The Australian Council of Learned Academies (ACOLA) recently released a report examining the spectrum of issues facing the development of a shale gas industry in Australia. I couldn’t help but agree with the emphasis on the importance of the social licence to operate and believe that it is as important, if not more important for the future development of the sector than the technical aspects of shale gas production.
It’s a soft issue with hard consequences.
ACOLA’s report comprehensively outlines the technical challenges posed by the Shale Gas industry. However, I believe the real challenge to the shale gas industry lie’s in human nature not in the use of our tools.
In this post on nukes and lotto tickets, I point out one human thinking failing that is fundamental to the energy sector, and that is people do not assess risk on an even continuum. We assess high tailed risks disproportionate to their probability, particularly if there is an emotional pay-off associated with the risk.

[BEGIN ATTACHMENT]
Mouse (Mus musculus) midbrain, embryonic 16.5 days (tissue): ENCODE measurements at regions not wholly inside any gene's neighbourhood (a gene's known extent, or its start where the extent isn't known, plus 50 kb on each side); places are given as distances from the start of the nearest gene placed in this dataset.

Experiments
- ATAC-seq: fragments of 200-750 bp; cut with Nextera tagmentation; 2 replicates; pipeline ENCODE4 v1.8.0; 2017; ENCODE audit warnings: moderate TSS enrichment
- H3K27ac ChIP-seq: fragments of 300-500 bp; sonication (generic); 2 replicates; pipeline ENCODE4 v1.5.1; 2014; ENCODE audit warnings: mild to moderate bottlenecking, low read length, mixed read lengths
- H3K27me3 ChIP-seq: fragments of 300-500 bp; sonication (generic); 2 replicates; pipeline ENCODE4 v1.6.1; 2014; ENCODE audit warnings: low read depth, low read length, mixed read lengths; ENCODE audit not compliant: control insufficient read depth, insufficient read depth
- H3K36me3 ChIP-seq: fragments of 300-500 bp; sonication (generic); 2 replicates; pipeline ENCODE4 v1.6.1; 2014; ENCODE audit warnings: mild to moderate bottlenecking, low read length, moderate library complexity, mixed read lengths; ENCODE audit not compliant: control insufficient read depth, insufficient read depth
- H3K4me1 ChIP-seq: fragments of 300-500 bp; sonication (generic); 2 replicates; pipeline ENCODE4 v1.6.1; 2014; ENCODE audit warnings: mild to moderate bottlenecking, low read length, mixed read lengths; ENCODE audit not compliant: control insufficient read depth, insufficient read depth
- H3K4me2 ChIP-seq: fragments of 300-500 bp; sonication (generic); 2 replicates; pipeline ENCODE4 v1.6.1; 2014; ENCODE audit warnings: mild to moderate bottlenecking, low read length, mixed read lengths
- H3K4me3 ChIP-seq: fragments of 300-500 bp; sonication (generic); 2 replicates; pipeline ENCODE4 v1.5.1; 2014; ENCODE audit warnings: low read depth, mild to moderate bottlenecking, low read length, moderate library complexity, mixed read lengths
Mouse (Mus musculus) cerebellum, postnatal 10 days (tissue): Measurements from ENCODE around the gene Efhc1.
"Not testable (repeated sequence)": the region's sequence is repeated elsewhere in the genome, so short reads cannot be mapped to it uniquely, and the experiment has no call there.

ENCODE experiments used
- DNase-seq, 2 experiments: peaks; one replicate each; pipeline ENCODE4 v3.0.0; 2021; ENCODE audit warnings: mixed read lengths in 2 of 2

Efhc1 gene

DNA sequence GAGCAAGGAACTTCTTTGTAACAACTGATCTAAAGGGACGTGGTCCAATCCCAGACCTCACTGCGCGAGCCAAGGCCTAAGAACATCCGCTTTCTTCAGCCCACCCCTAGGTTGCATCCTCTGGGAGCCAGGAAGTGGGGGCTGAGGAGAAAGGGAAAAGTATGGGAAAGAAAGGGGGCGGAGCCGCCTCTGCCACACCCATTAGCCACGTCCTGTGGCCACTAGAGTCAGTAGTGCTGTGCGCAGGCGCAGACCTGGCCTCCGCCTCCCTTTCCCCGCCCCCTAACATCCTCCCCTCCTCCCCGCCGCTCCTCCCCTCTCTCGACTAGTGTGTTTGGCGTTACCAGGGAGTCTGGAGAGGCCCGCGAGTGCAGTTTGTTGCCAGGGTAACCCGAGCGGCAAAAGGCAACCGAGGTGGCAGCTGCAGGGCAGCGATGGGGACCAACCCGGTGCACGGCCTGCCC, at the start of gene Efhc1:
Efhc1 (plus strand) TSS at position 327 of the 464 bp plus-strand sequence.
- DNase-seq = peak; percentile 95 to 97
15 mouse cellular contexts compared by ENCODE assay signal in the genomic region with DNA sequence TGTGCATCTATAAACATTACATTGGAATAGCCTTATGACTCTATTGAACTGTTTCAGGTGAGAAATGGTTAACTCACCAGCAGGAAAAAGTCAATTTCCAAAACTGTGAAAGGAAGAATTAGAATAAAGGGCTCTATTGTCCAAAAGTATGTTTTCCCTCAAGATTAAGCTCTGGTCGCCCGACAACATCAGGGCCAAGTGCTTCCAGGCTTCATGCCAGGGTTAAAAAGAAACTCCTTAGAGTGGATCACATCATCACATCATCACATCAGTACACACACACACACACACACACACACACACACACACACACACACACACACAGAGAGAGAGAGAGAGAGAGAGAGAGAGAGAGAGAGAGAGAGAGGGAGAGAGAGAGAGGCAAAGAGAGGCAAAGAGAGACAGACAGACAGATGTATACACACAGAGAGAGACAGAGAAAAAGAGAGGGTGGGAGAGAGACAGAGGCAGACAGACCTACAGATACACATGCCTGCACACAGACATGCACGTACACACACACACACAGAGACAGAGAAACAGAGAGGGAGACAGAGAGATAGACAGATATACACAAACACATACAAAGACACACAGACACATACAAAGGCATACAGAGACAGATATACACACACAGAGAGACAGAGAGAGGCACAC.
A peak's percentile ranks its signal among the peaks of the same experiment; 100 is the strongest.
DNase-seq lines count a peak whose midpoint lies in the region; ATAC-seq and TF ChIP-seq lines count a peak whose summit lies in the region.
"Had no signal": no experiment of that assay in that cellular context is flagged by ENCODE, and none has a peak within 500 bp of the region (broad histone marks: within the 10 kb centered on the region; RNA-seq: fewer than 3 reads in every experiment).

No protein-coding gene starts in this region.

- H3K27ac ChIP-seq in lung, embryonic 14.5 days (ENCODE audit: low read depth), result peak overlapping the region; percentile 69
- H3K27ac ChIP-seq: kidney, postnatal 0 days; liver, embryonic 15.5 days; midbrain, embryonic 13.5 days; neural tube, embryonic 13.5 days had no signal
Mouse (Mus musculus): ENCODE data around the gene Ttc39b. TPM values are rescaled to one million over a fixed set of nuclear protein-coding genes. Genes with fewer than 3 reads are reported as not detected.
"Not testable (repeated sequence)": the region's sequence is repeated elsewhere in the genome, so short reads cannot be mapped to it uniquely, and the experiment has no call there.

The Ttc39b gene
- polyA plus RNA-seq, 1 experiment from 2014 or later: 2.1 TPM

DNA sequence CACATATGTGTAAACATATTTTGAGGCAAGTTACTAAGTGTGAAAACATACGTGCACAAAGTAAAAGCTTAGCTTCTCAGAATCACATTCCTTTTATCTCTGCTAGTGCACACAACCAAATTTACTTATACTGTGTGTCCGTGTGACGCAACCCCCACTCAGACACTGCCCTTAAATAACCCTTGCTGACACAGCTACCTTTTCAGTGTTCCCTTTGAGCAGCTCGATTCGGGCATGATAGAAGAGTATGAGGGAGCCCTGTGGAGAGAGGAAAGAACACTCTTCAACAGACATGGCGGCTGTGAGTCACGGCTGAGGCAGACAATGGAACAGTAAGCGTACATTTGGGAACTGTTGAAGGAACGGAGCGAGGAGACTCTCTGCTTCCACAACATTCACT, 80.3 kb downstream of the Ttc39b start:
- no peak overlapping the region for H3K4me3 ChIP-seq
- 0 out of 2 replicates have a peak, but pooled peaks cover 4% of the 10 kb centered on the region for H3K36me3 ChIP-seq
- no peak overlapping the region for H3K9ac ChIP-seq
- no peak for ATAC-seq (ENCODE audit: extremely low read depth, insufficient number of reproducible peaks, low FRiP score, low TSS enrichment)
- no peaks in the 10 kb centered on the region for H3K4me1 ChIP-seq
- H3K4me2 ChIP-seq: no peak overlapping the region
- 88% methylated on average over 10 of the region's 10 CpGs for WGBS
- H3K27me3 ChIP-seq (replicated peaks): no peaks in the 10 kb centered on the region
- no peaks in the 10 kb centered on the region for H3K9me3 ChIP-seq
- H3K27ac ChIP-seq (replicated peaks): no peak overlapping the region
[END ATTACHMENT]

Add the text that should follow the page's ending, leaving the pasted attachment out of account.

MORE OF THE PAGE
Less formally, this is why we have lotto but not nuclear power.
Taxing the wallets of the mathematically challenged aside, there are serious consequences with this thinking failure. After the September 11 terrorist attacks in the US there was a sizable decline in the number of air travellers. A clever mathematician examined the number of road accidents that followed the terrorist attacks and found that 1,500 more people died in road accidents than if they had continued flying.
The ACOLA report goes to great pains to lay out the rational risks associated with shale gas. This is fantastic work but it needs to be noted that people’s response to this risk is not rational. The engineers who will develop and oversee these projects probably skew that way as well.
It would be easy for them to underestimate the irrationality of our fellow humans.
The same irrationality threatens all forms of non-status quo energy sources. Not just nuclear power, but wind has its irrational opposition.
ACOLA’s report is a great first step to having a rational debate on the topic of shale gas as it identifies all the risks and puts forward mitigation strategies. As a non-vested interest it is fantastic contribution to the debate.